To prevent gum disease, brush and floss regularly. Avoid tobacco, alcohol, and foods with a lot of sugar. Eat a diet rich in fibrous foods that stimulate saliva production and prevent bacteria build-up. These foods include carrots, apples, and celery. Notify your dentist of any discomfort or potential problems.
For example, if you visit an ear, nose, and throat (ENT) doctor for ear pain and they cannot find a source for the pain, the pain may be coming from your teeth. Cavities, tooth grinding, and impacted teeth may cause pain in one ear.
The early stage of gum disease may be referred to as gingivitis. With gingivitis, the infection affects your gums only. You may notice red, swollen, and inflamed gums. Your gums may bleed when you floss or brush your teeth.
At this stage, it is possible to treat gingivitis with more thorough brushing and flossing, fluoride rinses, and professional dental cleaning.
The latter stages of gingivitis are called periodontal disease. "Periodontal disease refers to the infection and inflammation of the gums, ligaments, or bone that surround your teeth, and can vary in severity," Colgate writes. Severe stages may require multiple treatments, possibly even including surgery.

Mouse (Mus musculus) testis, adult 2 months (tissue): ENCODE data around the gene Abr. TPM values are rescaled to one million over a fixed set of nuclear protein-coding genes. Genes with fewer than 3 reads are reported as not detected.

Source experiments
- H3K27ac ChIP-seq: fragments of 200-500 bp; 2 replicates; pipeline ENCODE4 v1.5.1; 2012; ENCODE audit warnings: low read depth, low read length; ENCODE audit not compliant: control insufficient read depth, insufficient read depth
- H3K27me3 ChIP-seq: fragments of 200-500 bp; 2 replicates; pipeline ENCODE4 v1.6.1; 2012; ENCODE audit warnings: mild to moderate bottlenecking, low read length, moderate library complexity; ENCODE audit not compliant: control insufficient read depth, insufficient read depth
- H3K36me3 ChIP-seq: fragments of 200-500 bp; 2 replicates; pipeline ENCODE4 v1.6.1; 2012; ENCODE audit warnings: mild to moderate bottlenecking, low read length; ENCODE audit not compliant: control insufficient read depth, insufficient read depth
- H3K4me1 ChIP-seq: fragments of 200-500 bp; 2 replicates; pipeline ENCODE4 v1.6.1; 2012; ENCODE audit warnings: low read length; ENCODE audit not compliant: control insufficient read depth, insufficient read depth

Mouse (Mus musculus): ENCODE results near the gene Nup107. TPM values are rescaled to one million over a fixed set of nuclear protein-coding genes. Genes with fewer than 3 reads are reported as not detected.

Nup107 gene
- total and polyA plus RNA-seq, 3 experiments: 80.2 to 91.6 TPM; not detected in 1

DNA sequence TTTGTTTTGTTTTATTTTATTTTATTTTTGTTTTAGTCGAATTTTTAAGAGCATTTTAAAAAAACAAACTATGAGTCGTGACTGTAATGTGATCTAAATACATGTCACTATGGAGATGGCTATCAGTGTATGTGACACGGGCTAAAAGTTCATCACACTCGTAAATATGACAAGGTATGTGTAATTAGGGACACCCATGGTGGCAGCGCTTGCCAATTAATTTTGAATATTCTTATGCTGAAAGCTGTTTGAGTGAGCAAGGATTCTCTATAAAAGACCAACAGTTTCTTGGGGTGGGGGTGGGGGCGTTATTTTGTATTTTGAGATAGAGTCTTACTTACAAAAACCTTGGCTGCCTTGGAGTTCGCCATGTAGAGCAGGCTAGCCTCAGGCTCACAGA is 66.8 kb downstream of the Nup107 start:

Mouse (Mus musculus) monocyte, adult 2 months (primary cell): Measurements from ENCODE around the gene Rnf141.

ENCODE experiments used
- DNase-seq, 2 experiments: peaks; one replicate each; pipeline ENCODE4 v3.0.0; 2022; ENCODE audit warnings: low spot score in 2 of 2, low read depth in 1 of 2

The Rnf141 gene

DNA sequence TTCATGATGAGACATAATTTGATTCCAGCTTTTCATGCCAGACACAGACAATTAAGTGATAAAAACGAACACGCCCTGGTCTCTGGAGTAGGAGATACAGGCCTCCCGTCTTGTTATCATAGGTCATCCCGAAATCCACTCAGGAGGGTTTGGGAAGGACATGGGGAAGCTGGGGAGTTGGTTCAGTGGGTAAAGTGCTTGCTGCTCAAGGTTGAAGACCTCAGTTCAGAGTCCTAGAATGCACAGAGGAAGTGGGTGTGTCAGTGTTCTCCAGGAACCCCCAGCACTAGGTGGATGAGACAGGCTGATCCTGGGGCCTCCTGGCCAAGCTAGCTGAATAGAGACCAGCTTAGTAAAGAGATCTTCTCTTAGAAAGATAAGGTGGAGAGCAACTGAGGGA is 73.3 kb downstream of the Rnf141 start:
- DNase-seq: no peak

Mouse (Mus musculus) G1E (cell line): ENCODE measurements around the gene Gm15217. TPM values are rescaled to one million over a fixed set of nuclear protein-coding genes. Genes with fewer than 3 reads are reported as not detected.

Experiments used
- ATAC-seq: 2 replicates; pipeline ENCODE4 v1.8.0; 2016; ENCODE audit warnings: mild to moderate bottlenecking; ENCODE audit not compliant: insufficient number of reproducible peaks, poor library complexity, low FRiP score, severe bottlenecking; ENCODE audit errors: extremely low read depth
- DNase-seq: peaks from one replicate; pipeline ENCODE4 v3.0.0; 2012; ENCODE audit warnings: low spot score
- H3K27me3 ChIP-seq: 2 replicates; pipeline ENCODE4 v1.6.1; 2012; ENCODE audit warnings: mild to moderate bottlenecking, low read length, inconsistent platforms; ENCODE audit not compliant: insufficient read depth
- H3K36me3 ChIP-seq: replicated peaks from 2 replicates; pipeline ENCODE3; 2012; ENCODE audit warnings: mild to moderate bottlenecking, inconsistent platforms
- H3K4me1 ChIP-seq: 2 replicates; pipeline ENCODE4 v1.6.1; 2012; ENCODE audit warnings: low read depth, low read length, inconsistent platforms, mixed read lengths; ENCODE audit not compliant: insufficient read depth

Tips For Dentures
In addition to thoroughly cleaning your dentures and soaking them overnight, there are other important steps to take to ensure your dentures do not negatively impact your geriatric dental care. Here are just a few:
- Take your dentures out every night. "Dental experts recommend taking your dentures out for 6 to 8 hours a day to allow the tissues of your mouth to heal from any soreness or irritation that may have occurred throughout the day," Healthgrades explains.
- Don't ignore loose or ill-fitting dentures. If your dentures do not fit, they can rub up against your gums and mouth, leading to painful sores and infection. Talk to a cosmetic dentist about your options. The dentist may recommend applying dentures with an adhesive or refitting them and getting new dentures altogether.